Pain Management after Laparoscopic Cholecystectomy by Intraperitoneal Bupivacaine
Aim: To compare the effectiveness of 0.5% bupivacaine spray on the gallbladder at the end of surgery with the effectiveness of no spray in reducing postoperative pain within the first 24 hours.
Study design: Randomized Controlled Trial
Place and duration: The study was conducted in the Department of General Surge,Combined Military Hospital, Rawalpindi, from 23 July 2018 to 22 January 2019, after receiving approval from the ethics review board.
Method: A total of 62 patients underwent laparoscopiccholecystectomy. Indications were symptomatic gallstones (such as dyspepsia, pain in right hypochondrium, and pain after eating fatty meals). The patient age group was between 20-60 years. Patients includedAcutecholecystitis, choledocholithiasis, pancreatitis and bile leakage during surgery. However pregnant females and patients with co-morbidities were not included. Informed consent was taken from all the patients.At the end of the laparoscopic cholecystectomy, Group A infused 0.5% bupivacaine into the gallbladder depression at a standard weight of 2mg/kg, but Group B did not receive a local anaesthetic. Postoperative pain was assessed and scored in both groups from 0 to 10 at 6 and 24 hours using the VAS (Visual Analogue Scale).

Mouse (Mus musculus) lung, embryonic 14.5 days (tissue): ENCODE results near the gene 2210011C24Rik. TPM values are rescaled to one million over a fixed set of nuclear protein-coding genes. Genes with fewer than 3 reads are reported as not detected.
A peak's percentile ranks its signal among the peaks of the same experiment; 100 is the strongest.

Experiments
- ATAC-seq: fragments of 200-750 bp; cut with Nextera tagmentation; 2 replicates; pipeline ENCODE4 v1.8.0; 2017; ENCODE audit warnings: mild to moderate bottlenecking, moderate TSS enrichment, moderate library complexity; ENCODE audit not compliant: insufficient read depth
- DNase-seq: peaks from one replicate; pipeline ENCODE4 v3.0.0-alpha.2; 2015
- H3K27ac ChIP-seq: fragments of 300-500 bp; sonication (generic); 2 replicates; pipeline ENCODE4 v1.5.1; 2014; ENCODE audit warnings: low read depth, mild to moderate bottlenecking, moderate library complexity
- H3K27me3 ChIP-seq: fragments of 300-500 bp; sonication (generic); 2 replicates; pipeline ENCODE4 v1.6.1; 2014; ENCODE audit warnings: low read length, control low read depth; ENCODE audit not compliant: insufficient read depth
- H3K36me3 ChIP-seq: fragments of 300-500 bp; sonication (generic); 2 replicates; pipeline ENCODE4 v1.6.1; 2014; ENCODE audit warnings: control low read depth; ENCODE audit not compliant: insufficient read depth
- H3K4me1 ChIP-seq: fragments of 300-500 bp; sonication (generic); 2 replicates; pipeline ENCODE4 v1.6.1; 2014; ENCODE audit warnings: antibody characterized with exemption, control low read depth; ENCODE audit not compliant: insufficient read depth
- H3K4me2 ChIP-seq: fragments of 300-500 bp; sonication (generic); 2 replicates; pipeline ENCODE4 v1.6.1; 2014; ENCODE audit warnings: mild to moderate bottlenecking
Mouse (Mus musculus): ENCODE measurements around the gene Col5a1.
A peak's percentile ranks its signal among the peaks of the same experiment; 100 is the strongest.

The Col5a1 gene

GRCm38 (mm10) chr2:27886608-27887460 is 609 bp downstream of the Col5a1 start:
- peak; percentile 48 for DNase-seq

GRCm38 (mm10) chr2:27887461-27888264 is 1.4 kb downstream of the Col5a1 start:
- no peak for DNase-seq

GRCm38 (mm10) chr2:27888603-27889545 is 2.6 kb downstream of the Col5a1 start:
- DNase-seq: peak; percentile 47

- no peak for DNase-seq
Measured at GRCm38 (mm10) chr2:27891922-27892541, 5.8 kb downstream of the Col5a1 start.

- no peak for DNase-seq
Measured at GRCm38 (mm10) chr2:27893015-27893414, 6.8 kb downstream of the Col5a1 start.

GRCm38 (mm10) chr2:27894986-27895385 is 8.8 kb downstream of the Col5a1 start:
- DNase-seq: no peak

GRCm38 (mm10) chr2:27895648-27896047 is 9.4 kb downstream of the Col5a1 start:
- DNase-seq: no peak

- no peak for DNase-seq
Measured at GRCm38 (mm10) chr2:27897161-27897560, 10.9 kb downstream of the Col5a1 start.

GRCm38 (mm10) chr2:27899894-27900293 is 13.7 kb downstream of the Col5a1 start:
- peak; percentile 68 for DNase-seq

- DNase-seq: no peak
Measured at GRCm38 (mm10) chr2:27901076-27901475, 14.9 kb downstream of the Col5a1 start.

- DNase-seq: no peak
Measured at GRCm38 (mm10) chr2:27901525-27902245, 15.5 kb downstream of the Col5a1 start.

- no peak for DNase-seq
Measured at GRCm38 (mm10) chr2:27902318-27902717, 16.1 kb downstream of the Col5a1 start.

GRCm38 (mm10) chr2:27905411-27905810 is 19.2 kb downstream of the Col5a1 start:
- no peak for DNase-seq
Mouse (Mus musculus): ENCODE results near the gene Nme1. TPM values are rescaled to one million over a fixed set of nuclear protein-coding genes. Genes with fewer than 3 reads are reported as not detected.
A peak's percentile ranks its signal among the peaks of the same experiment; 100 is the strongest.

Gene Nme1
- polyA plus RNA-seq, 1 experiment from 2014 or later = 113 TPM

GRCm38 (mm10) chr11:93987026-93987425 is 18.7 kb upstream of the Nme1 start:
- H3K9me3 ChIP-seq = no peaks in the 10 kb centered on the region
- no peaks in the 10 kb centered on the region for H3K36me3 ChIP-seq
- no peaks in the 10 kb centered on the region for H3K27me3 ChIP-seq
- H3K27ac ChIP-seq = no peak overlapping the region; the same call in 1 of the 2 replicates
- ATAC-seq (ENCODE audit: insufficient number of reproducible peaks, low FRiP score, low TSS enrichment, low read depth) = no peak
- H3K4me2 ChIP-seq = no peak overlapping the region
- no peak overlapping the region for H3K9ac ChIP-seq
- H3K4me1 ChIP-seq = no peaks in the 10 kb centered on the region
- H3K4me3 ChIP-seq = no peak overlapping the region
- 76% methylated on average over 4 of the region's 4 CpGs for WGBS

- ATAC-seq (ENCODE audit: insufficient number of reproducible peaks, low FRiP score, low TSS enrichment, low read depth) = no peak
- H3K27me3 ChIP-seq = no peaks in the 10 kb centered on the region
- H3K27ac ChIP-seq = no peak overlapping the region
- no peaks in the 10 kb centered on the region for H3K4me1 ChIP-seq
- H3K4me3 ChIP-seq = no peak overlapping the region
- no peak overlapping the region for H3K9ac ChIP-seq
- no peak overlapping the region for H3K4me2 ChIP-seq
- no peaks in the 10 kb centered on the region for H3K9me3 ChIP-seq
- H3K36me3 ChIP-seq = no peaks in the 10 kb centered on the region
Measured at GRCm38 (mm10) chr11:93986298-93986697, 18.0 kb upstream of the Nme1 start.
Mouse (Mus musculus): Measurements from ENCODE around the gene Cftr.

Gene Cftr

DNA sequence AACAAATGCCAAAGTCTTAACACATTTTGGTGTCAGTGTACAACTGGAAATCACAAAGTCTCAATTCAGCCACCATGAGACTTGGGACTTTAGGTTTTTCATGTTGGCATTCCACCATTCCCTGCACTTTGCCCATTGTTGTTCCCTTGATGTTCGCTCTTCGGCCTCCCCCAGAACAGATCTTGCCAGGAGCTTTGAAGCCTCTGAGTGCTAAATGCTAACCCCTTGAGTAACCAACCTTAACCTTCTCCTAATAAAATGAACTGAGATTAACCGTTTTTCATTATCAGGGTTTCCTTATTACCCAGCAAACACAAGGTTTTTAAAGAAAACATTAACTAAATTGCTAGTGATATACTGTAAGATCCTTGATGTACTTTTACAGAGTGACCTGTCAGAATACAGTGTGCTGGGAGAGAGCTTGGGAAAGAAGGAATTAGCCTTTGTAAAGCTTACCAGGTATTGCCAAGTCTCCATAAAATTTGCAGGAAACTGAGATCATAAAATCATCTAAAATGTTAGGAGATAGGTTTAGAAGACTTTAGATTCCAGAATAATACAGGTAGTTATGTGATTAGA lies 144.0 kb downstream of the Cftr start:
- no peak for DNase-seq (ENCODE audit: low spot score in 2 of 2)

Result: The mean age of patients in group A was 38.23±8.13 years, and in group B, 38.74±6.64 years. Most of the 35 patients (56.54%) were between 20 and 40 years of age. Among 62 patients, 35(56.54%) were male and 47(75.81%) were female. So the male-to-female ratio is 1:3.2. Efficacy (0.5% bupivacaine) was 22 patients (70.97%) in group A (intervention group) and 11 patients (35.48%) in group B (control group) (p-value = 0.005).
Conclusion: The study resulted that the effectiveness of 0.5% bupivacaine spray on the gallbladder at the end of surgery was superior to that of the control group.
Keywords: Bupivacaine Spray, LaparoscopicCholecystectomy, Postoperative Pain, VAS (Visual Analogue Scale).